Last edited by Rii; 29-04-2012 at 08:10 PM.
29-04-2012, 08:09 PM #15
- Join Date
- Jun 2011
People's reservations about rape seem justified to me, I'm more curious about why use of killing as a figure of speech is acceptable. To me it seems that this has more to do with the prevailing societal norms than connotations carried by either word. And, this, I guess, is the reason why people don't seem to have problems joking about prison rape.
Last edited by Shane; 29-04-2012 at 08:21 PM.
29-04-2012, 08:15 PM #16
29-04-2012, 08:50 PM #17
- Join Date
- Jun 2011
In terms of context I think it's appropriate to post this:
And an article concerning it: HERE, obviously not gaming related as such but in terms of usage it has its similarities with competitive multiplayer.
29-04-2012, 08:51 PM #18
The thing is - when I kill loads of dudes in, say, Mass Effect, I usually do so since they are actively trying to kill me. Which happens in wars all the time, for one, and has become socially accaptable in an "the Ends justify the means!" sort of thing. A few morals of ours come from the judeaistic religions, and the Old Testament is basically full with this stuff (whether or not the ends are actually justified is another thing entirely).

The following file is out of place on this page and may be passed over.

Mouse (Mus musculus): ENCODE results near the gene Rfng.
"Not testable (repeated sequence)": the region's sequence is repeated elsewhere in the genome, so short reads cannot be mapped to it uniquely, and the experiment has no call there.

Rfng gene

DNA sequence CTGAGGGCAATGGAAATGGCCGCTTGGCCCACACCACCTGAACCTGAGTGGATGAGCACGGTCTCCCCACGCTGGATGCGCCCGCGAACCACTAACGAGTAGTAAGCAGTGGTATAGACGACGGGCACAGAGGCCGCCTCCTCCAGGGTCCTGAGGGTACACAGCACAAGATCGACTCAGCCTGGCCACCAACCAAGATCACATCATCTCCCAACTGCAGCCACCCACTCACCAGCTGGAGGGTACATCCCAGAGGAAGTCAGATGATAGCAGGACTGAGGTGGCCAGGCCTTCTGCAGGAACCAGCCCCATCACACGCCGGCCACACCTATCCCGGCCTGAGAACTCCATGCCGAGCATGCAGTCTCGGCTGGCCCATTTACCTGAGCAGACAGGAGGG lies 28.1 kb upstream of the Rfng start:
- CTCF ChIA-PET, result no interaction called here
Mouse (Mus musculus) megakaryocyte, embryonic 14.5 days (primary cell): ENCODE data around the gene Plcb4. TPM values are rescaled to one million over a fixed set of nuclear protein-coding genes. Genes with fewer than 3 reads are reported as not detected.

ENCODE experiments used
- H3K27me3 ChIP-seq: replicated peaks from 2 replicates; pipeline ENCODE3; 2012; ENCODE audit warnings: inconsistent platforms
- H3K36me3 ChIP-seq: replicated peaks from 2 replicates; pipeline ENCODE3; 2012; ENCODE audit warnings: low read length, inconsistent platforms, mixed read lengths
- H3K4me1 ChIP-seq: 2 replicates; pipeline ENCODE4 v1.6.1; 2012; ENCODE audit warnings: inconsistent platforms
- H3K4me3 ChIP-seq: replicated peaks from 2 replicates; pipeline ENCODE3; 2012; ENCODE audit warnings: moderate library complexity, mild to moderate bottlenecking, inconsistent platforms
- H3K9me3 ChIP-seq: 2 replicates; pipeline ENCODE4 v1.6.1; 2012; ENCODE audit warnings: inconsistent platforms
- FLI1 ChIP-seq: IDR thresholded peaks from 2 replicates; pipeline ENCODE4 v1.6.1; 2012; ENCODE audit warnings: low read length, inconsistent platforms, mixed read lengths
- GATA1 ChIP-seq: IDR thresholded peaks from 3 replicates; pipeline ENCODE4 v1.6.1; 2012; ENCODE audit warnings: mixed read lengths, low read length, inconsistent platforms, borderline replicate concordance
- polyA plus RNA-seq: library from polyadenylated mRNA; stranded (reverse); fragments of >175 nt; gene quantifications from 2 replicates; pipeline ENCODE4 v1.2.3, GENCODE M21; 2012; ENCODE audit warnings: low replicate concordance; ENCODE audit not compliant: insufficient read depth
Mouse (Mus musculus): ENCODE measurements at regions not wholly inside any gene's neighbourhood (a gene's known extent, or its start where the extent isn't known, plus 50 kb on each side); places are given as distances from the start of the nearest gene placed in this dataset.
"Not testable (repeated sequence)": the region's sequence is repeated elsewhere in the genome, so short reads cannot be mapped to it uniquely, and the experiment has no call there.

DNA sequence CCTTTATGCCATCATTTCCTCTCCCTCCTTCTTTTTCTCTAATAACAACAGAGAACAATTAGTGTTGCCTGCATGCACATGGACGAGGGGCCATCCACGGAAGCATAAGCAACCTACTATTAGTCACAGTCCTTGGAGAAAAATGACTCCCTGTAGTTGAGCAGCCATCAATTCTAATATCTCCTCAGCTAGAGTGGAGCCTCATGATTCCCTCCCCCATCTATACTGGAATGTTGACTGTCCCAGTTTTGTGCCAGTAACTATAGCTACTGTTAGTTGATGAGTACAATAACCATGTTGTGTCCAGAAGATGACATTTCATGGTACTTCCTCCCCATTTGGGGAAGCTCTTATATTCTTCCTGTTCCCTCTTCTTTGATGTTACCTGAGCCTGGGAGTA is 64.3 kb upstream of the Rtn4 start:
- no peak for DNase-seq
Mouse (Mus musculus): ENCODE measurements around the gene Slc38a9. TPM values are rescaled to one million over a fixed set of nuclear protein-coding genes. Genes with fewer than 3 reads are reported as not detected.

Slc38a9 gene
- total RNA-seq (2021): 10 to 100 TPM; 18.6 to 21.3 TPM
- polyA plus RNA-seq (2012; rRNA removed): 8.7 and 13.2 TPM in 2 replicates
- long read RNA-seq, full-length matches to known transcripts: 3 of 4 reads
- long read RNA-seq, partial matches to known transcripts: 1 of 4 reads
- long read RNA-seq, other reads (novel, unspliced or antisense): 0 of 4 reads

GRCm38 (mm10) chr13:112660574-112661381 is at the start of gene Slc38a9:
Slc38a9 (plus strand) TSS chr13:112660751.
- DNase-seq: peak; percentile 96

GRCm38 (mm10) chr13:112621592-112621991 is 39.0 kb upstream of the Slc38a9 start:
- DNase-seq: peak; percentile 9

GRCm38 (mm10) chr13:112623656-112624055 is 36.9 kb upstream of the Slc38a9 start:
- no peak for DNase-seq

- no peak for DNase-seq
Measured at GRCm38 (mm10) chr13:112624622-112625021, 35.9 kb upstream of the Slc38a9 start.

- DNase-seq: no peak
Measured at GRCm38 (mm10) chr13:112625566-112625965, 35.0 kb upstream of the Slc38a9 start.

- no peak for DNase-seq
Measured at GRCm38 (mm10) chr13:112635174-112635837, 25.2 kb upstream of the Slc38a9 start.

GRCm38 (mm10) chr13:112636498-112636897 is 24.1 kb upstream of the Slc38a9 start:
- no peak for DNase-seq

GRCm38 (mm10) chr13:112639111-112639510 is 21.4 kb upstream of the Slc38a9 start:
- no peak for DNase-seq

The thing is, obviously, that there is absolutely no justification for raping someone. It's absusing your power over someone else for the sake of fulfilling your own desires, which is rather creepy. It's like making holocaust jokes.
Last edited by Grizzly; 29-04-2012 at 08:54 PM.
29-04-2012, 08:56 PM #19
29-04-2012, 08:57 PM #20